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Common Symptoms of Gout

Updated on June 10, 2012

Gout is a type of arthritis caused by too much uric acid in your system. For some people this is caused by the kidneys overproducing uric acid. For others it is caused by eating too many foods rich in purines. The now abundant uric acid cannot be flushed from your system and instead crystallizes in your joints causing arthritis pain that often comes and goes in flares.

If you are experiencing any of the following symptoms it is important to see your doctor. She will be able to tell you definitively whether or not your have gouty arthritis and can begin treating it. Fortunately, if you are diagnosed with this condition, symptoms are often relieved with simple dietary changes.

Risk Factors

Knowing if you are at risk for developing gout can help you pinpoint whether or not you may be afflicted with the condition. Often, people with this condition have a family history, are overweight men, drink excessive amounts of alcohol, take niacin, eat foods like cured meats that are high in purines, people who take diuretics or people who have had an organ transplant.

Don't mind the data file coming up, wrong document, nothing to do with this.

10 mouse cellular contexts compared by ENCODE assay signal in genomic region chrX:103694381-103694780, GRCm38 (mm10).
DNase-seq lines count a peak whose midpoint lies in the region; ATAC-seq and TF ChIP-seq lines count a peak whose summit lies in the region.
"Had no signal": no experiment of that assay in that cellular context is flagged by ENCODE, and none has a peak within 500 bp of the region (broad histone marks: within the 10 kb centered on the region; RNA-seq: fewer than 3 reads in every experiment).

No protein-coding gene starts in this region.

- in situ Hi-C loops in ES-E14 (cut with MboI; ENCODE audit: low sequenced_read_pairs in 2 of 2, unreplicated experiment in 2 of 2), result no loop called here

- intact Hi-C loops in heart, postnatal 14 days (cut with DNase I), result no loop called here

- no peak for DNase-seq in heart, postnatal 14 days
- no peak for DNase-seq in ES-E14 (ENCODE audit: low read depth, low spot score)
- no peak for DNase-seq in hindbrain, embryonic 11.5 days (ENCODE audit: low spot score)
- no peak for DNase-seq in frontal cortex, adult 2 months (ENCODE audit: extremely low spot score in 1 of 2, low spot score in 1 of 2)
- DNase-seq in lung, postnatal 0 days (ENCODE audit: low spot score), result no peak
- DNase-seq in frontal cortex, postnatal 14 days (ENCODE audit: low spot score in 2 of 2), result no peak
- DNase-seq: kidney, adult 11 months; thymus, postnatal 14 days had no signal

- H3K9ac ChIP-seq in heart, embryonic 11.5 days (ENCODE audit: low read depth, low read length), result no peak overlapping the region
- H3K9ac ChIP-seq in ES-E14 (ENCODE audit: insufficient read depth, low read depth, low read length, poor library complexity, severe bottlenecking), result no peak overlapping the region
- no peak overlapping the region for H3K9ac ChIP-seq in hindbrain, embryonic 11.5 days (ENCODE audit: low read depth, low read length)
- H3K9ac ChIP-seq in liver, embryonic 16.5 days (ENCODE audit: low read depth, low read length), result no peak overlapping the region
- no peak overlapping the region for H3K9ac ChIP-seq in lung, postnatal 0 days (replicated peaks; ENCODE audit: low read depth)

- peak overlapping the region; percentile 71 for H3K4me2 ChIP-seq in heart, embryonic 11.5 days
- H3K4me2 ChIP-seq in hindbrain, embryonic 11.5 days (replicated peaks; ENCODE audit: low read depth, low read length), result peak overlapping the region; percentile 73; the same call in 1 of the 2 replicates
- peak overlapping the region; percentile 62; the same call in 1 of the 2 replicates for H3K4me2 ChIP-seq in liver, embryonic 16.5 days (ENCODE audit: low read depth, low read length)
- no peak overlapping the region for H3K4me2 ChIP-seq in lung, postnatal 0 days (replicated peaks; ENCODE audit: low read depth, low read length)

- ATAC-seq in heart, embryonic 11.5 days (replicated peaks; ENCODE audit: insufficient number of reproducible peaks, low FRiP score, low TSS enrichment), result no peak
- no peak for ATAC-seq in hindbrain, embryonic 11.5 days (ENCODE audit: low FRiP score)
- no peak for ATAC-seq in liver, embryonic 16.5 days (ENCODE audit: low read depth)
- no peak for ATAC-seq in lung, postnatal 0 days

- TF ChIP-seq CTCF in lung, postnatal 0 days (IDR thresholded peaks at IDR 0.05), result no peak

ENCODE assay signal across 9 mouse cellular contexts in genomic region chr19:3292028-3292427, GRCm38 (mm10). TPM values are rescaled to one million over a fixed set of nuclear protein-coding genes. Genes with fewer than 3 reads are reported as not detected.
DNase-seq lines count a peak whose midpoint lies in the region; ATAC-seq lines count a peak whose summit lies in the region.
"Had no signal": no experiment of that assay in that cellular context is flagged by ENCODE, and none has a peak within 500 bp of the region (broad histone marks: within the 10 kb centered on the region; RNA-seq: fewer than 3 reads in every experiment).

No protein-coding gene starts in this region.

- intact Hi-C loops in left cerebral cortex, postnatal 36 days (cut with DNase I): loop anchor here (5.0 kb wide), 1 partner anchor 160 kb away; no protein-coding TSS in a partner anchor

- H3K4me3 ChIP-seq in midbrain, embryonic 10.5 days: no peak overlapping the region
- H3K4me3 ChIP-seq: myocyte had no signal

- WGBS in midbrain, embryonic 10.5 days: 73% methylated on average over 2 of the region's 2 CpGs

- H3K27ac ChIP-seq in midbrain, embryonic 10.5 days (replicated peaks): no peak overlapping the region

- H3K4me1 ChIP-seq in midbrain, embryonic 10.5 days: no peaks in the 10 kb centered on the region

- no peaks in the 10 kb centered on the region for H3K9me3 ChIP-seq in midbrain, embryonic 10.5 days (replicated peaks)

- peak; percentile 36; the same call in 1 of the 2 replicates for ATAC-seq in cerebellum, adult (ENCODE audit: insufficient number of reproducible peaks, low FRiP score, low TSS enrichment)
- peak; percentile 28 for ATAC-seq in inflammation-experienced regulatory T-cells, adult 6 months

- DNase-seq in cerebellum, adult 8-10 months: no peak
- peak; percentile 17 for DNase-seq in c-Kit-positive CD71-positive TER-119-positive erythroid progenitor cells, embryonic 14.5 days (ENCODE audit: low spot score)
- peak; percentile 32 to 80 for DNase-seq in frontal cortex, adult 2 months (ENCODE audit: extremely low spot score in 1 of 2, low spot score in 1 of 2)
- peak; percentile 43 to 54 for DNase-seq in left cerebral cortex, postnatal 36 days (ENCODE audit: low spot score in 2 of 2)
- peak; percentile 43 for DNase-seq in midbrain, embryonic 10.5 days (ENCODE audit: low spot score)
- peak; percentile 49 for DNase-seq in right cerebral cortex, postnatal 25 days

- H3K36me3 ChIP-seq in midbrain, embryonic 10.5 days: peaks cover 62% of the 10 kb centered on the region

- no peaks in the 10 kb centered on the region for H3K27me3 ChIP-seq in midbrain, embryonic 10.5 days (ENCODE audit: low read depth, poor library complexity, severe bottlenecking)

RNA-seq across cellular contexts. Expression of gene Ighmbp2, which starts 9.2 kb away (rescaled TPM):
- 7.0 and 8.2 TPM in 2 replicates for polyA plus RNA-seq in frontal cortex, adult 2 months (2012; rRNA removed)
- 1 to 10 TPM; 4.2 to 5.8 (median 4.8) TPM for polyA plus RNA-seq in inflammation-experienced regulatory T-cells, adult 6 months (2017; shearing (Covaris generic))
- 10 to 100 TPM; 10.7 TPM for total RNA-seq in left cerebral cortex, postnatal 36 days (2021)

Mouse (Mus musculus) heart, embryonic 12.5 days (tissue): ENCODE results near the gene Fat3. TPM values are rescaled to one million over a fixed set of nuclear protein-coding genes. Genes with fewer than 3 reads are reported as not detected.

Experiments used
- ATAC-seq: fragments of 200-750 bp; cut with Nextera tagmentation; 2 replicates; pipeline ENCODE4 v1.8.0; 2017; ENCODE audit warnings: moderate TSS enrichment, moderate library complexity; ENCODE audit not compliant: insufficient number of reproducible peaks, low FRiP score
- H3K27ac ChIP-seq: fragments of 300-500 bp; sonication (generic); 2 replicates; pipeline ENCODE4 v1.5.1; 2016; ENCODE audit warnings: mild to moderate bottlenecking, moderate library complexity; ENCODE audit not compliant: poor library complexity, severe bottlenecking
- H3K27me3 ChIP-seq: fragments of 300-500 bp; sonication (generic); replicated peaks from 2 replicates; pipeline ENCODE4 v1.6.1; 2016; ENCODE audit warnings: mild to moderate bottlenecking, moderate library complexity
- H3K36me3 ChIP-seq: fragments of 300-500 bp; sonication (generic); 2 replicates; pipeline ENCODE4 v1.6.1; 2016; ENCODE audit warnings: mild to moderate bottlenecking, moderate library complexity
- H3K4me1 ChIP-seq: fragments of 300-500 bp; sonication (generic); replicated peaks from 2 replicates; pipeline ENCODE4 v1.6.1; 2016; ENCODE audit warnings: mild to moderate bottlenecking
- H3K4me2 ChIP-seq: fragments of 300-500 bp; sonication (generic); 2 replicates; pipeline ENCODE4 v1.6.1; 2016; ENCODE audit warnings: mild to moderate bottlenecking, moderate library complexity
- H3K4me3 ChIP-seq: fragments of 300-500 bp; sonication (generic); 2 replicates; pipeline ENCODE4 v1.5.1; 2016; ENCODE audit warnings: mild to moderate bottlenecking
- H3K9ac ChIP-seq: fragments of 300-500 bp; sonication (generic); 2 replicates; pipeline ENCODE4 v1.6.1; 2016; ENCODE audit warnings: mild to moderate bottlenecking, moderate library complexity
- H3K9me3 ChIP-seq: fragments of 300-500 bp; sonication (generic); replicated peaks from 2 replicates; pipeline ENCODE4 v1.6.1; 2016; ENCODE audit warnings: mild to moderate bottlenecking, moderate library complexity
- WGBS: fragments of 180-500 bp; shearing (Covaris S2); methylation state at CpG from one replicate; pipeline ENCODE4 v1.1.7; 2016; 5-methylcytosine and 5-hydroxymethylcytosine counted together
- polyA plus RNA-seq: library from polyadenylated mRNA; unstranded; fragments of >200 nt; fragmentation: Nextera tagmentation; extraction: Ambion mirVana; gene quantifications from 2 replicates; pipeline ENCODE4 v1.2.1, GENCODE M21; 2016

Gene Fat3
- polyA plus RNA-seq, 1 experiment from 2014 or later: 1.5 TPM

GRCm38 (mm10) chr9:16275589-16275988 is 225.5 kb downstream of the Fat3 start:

Find out which foods might be causing your gout symptoms.

Other risk factors include lacking an enzyme that breaks down purines and lead exposure. However, you will often not know if you fit into either of these categories.

Gout Symptoms

Joint pain and stiffness are undoubtedly the most common symptoms of gout. However, gout is unique in the way it will cause joints to swell, become red and feel warm to the touch. The swelling can be so severe that it will appear as if you have a gold ball hanging off of the large joint of the big toe, a common site of gout symptoms.

To further help determine whether or not you have gout over some other type of arthritis it is important to realize that the symptoms often flare during times of stress, illness, excessive drug or alcohol use or after eating purine heavy foods.

Learn More: National Institute of Arthritis and Musculoskeletal and Skin Diseases


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